Adorns and cheers the way; rogue,
And still, as darker grows the night, With his long-winded speeches, his smiles and his
Emits a brighter ray.
O MEMORY! thou fond deceiver,
Still importunate and vain, “ The tripe,'' quoth the Jew, with his chocolate
To former joys recurring ever, cheek,
And turning all the past to pain: "I could dine on this tripe seven days in a week : I like these here dinners, so pretty and small; Thou, like the world, th’ opprest oppressing, But your friend there, the doctor, eats nothing at all.” Thy smiles increase the wretch's woe; “O-ho!" quoth my friend, “he'll come on in a And he who wants each other blessing, trice,
In thee must ever find a foe.
THE CLOWN'S REPLY.
'An't please you,” quoth John, “I'm not given to
[Dr. Goldsmith and some of his friends occasionally dineil at the St. James's Coffee-house.-One day it was proposed to write epitaphs on him. His country, dialect, and person,
furnished subjects of witticism. He was called on for ReEPITAPH ON EDWARD PURDON. taliation, and at their next meeting produced the following
poem.) HERE lies
Ned Purdon, from misery freed, or old, when Scarron his companions invited, Who long was a bookseller's hack; He led such a damnable life in this world,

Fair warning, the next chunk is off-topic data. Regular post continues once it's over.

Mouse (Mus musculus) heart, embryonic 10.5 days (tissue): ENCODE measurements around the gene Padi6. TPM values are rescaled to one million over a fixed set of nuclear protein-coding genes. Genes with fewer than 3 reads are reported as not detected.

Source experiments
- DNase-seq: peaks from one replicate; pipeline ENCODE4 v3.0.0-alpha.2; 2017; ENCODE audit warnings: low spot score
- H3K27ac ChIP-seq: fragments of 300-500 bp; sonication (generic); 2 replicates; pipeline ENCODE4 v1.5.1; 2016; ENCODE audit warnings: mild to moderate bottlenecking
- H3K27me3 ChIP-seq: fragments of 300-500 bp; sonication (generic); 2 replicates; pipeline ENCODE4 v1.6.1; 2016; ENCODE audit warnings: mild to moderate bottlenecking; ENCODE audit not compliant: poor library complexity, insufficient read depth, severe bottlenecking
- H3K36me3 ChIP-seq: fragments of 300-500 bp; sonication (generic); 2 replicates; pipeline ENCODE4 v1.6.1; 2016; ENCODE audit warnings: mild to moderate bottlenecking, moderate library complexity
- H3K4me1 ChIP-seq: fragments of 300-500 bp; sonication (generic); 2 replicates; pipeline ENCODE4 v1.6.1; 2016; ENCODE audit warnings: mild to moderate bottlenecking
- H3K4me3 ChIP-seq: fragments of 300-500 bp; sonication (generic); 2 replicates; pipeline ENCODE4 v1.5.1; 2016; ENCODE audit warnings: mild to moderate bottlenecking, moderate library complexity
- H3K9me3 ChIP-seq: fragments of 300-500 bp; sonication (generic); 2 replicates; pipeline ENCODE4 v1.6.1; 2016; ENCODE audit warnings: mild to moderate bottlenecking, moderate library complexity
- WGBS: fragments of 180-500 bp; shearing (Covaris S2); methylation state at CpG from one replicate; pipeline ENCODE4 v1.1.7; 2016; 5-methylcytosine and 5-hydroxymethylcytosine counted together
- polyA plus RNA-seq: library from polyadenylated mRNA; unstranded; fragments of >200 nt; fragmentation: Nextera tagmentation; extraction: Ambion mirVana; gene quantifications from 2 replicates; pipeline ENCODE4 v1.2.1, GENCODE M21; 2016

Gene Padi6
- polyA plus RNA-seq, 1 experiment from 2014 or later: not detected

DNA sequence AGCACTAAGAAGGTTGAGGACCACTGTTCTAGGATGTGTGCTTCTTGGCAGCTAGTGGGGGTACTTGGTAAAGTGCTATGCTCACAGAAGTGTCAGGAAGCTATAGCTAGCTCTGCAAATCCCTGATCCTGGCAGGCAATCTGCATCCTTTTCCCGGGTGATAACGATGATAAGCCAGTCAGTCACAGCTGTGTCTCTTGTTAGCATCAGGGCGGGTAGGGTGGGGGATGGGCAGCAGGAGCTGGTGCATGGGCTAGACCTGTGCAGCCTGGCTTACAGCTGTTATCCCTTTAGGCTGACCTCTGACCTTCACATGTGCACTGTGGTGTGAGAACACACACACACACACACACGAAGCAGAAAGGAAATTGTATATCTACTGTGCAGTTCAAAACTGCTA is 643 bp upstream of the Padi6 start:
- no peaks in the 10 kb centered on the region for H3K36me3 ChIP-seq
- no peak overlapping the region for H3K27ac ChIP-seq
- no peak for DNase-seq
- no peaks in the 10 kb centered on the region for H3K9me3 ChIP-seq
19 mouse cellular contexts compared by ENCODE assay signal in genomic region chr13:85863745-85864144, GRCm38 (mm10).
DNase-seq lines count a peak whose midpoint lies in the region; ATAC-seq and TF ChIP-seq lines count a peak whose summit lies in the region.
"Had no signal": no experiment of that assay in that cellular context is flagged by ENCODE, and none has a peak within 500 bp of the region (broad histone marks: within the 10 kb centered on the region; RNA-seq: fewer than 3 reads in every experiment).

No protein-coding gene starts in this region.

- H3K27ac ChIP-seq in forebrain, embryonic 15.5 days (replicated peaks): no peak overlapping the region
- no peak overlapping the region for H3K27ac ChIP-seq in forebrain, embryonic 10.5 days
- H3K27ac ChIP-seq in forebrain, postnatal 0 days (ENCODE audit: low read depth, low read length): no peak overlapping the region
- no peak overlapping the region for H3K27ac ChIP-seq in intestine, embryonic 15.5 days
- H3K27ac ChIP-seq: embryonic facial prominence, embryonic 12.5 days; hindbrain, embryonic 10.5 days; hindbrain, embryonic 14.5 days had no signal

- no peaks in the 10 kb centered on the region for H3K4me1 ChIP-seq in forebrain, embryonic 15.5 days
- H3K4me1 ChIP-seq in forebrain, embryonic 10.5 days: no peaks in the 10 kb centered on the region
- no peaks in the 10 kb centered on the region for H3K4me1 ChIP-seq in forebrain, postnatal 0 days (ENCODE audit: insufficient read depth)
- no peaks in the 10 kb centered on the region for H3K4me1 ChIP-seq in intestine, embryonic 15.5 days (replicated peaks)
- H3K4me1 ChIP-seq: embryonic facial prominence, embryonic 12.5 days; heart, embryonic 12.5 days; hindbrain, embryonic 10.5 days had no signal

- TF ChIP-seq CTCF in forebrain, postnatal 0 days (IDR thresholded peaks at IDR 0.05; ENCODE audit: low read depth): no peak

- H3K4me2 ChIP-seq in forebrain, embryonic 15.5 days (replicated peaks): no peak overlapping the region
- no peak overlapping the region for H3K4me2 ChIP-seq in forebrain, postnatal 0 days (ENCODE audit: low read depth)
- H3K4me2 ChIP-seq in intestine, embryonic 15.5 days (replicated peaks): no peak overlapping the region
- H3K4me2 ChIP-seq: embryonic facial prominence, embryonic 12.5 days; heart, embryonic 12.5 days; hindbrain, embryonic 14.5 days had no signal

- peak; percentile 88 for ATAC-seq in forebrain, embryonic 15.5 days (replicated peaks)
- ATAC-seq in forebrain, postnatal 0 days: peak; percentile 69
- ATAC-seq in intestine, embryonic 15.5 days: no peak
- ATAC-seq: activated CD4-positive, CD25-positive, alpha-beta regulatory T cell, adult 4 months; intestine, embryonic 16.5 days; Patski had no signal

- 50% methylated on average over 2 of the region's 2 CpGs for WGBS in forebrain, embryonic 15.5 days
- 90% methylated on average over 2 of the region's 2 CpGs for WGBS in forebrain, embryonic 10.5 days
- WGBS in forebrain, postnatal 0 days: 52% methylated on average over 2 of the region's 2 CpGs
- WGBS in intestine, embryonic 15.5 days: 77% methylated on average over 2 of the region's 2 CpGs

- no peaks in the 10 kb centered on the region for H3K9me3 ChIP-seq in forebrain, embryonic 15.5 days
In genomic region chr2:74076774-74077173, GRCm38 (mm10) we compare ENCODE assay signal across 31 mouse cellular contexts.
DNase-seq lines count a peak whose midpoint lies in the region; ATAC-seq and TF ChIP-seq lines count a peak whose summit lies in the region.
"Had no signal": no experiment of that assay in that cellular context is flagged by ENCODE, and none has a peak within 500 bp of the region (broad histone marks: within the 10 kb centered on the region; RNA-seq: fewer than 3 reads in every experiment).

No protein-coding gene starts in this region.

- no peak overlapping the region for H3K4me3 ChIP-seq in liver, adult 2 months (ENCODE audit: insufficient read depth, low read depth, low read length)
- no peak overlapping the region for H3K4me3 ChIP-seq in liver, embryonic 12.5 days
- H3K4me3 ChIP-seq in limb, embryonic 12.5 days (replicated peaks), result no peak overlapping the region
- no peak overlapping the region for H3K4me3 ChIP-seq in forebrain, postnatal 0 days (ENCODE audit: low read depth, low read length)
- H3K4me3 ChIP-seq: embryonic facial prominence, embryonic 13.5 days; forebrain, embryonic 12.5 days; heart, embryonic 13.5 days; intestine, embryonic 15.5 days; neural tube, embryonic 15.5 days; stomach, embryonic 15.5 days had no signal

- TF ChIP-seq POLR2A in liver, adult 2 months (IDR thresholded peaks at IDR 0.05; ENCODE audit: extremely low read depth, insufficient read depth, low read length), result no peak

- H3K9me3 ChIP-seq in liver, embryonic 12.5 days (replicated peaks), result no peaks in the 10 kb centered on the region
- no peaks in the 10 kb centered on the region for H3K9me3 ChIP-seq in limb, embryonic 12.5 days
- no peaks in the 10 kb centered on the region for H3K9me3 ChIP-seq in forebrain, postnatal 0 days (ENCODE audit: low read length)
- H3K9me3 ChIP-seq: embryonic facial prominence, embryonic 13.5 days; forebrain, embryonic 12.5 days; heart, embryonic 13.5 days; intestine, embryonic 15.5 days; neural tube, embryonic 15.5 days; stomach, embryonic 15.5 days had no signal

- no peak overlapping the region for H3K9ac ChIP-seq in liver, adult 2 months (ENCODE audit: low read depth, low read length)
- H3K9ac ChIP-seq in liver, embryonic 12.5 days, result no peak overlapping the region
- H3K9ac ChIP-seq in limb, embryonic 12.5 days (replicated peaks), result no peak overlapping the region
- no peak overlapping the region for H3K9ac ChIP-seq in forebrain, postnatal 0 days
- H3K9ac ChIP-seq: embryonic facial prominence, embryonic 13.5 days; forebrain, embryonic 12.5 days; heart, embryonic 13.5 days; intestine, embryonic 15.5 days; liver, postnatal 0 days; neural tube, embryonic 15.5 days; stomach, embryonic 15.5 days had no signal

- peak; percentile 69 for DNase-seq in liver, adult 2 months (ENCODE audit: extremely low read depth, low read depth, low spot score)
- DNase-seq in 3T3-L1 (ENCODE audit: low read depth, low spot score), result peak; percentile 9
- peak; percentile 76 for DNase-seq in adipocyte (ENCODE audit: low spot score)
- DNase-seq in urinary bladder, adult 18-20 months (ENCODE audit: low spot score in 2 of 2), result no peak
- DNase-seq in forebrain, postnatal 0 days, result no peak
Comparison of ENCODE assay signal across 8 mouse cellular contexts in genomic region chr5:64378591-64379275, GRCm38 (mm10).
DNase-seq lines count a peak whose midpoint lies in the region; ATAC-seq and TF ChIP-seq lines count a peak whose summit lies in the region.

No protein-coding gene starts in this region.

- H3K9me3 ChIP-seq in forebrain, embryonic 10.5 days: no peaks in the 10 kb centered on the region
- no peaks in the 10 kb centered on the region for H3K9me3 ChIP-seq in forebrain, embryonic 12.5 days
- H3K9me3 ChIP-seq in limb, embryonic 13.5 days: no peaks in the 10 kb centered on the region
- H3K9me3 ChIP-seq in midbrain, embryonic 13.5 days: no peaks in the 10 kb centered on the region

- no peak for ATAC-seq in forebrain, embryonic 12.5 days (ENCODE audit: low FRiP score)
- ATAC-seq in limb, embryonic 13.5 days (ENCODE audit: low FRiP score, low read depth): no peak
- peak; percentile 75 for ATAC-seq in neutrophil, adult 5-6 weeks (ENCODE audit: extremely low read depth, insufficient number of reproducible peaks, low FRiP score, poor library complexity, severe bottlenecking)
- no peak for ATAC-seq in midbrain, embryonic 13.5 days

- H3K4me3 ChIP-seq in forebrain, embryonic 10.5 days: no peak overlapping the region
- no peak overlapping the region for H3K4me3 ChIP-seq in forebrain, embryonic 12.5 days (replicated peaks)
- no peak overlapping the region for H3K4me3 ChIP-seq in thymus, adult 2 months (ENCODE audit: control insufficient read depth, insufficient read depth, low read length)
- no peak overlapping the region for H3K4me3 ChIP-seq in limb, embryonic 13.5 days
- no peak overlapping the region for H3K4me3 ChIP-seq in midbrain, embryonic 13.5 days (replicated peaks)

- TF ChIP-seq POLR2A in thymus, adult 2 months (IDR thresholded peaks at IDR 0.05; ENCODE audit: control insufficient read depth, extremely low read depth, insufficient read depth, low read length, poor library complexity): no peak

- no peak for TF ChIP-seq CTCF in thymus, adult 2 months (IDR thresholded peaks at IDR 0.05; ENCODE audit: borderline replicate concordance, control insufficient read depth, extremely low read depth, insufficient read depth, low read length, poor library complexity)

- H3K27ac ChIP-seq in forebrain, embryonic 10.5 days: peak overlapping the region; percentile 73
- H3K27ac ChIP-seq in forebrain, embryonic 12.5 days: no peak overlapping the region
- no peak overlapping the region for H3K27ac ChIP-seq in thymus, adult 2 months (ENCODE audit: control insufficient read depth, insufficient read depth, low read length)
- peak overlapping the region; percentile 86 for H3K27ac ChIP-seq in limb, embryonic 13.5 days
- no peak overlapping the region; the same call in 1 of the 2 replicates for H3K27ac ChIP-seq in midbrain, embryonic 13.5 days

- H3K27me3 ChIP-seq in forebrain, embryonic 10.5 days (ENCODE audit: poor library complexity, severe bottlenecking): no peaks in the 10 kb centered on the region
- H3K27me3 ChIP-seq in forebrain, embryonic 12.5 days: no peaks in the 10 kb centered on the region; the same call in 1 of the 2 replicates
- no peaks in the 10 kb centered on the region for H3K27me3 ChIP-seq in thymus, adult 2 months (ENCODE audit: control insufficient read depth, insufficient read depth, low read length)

Each guest brought his dish, and the feast was
united; I don't think he'll wish to come back.
If our landlord* supplies us with beef, and with fish,
Our Deant shall be venison, just fresh from the
plains; ON THE GLORY OF HER SEX, MRS. MARY BLAIZE. Our Burket shall be tongue, with the garnish of
brains; Good people all, with one accord,
Our Wills shall be wild-fowl, of excellent flavour, Lament for Madam Blaize,
And Dickll with his pepper shall heighten the saWho never wanted a good word,
vour; From those who spoke her praise.
Our Cumberland's sweet-bread its place shall The needy seldom pass'd her door,
obtain, And always found her kind;
And Douglas** is pudding, substantial and plain; She freely lent to all the poor,
Our Garrick'stt a sallad; for in him we see
, vinegar, sugar, and saltness agree:
To make out the dinner, full certain I am, She strove the neighbourhood to please That Ridgett is anchovy, and Reynoldsss is lamb;